“Circumstances are leading us to accelerate,” Hollande said in an opinion piece published by the Journal du Dimanche on Sunday. “What threatens us is not too much Europe, but a lack of it.”
In other words, France just called for the creation of the United States Of Europe, where the dominant power (Germany) is in charge, and where the people of all the smaller, weaker countries, pardon pro forma European states, are merely slaves. See Greece.
And speaking of Greece, somehow we doubt the insolvent nation, which justt last week just handed over its sovereignty to Germany and Brussels, feels there is a "lack of Europe."
While the euro zone has a common currency, fiscal and economic policies remain mostly in the hands of each member state. European Central Bank President Mario Draghi made a plea this week for deeper cooperation between the euro members after political squabbles over Greece almost led to a rupture in the single currency.
Countries in favor of more integration should move ahead, forming an “avant-garde,” Hollande said.
“Europe has let its institutions weaken and the 28 European Union member countries are struggling to agree to move ahead,” Hollande said on Sunday in a text which was also a homage to his mentor Jacques Delors, a former European Commission President who proposed similar ideas. Draghi called for the creation of a shared treasury within 10 years in a joint proposal with politicians.
Well, of course Draghi would call for that: after all, the more "globalized" end markets are, and the greater the stock of monetizable debt collateralized by a supergovernment, the greater the profits for Goldman (followed shortly thereafter by a global government controlled by the Inner Party; call it "Oceania" for lack of a better made up word).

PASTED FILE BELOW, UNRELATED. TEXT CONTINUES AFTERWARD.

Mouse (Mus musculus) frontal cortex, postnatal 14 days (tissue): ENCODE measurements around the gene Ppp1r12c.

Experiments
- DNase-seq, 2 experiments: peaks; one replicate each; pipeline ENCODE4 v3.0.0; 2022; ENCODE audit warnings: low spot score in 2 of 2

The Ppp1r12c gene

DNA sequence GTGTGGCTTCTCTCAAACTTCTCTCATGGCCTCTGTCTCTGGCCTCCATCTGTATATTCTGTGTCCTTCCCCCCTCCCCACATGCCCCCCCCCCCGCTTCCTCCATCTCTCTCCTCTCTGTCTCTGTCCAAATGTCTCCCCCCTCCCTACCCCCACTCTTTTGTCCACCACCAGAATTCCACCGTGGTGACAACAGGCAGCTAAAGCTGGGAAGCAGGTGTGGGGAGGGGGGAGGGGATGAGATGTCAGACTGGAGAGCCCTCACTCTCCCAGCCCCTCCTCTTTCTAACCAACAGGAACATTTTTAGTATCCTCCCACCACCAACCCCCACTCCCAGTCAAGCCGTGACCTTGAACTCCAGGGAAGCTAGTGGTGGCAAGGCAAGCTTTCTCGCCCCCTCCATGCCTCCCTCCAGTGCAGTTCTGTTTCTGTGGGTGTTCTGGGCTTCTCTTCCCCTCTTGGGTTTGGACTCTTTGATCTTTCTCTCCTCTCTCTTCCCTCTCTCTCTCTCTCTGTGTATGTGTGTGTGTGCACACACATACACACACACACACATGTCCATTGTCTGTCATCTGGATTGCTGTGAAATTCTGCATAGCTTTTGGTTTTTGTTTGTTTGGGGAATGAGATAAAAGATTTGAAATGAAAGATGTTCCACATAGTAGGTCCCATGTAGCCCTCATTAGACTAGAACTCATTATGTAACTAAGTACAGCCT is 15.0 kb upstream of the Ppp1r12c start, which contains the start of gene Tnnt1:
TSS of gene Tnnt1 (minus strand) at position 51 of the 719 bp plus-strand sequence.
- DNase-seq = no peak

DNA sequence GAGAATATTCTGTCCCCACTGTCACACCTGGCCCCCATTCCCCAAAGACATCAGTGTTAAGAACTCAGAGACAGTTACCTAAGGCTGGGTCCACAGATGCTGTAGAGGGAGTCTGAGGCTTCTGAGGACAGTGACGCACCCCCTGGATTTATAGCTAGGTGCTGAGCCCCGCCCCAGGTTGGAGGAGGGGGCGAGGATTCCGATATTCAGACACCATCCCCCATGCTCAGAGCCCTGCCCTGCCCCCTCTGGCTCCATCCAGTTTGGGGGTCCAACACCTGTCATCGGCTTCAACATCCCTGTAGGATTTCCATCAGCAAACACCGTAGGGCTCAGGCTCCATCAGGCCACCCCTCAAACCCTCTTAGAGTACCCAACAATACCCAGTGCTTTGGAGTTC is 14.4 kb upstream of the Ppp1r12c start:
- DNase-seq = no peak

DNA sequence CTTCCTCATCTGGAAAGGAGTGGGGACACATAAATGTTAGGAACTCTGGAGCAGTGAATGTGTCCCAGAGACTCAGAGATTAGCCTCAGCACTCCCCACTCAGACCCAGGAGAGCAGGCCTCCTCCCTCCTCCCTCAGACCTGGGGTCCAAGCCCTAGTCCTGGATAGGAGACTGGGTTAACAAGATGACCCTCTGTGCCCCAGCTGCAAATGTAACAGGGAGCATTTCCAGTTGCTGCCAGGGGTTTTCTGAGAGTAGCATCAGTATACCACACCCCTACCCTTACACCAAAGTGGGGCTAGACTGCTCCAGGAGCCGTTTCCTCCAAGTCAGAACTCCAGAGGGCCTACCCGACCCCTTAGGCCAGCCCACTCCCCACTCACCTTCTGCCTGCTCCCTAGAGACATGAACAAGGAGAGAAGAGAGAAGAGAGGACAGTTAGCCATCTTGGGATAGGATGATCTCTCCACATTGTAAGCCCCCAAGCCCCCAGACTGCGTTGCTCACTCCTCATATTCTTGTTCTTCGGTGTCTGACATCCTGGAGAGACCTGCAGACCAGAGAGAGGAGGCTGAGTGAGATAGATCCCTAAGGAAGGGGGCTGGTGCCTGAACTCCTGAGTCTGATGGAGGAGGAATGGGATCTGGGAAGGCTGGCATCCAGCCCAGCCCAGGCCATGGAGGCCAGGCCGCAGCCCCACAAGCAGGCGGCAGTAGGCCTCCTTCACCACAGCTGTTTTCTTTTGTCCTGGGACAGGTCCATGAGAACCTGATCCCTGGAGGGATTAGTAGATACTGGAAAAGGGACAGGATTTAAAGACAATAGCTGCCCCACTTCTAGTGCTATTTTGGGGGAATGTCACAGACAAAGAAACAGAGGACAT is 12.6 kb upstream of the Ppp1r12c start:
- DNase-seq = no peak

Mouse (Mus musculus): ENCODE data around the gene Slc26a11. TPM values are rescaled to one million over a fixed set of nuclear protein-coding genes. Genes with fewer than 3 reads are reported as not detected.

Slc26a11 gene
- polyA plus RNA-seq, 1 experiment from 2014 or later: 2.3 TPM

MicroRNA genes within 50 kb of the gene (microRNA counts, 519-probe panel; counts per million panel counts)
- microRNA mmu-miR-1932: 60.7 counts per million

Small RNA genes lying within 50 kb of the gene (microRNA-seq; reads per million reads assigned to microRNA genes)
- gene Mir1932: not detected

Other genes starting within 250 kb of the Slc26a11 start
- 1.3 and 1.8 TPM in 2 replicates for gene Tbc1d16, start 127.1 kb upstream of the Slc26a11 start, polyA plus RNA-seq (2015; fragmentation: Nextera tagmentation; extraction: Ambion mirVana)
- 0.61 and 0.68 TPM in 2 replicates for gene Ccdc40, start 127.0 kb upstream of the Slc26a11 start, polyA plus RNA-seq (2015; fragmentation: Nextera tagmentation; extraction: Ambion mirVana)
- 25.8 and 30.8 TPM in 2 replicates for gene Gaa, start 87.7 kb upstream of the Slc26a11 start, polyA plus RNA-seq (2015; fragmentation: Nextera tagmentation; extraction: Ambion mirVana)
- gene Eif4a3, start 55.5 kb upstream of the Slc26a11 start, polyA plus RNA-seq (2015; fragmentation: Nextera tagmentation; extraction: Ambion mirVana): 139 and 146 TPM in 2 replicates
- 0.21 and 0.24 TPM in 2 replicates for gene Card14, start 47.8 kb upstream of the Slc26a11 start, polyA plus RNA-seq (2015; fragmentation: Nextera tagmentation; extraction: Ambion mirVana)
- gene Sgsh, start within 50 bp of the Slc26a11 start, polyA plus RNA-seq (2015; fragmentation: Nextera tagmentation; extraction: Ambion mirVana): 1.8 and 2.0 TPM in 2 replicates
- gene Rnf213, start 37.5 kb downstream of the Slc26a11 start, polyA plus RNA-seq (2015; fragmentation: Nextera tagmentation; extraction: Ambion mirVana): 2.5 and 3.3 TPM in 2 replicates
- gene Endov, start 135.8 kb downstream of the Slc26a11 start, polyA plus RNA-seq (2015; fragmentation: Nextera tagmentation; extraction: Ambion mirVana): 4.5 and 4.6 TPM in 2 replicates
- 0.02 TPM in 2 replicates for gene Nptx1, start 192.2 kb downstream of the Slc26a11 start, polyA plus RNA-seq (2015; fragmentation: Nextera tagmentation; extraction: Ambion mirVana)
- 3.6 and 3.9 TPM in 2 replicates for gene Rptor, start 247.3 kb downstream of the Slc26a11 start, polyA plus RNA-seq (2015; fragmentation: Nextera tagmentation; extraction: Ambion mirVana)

Not to mention that what would happen in Hollande's "avant-garde" world is that Germany will have achieved its World War II goal of taking over Europe without firing a single shot, with every other country, first Greece now France, and everyone inbetween, handing over its sovereignty to the Bundestag (not to mention to German exporters) to run the show.
As for Hollande, and his all time low approval rating, his immediate concern is not how to hand over Paris to Berlin, but how to prevent Marine Le Pen aka "Madame Frexit" from taking his seat in two years because as we wrote before the Greek referendum was even announced, "Forget Grexit, "Madame Frexit" Says France Is Next: French Presidential Frontrunner Wants Out Of "Failed" Euro."
Greece is now a sideshow even as its economy implodes completely and the country ultimately exits the Euro - the real question is can Germany build on the Hollande momentum to finally implement a Berlin-controlled, Frankfurt-funded "government" before Le Pen crushes the European dream, or nightmare as it is better known in Greece and for the half of Europe's peripheral youth who are permanently unemployed, once and for all.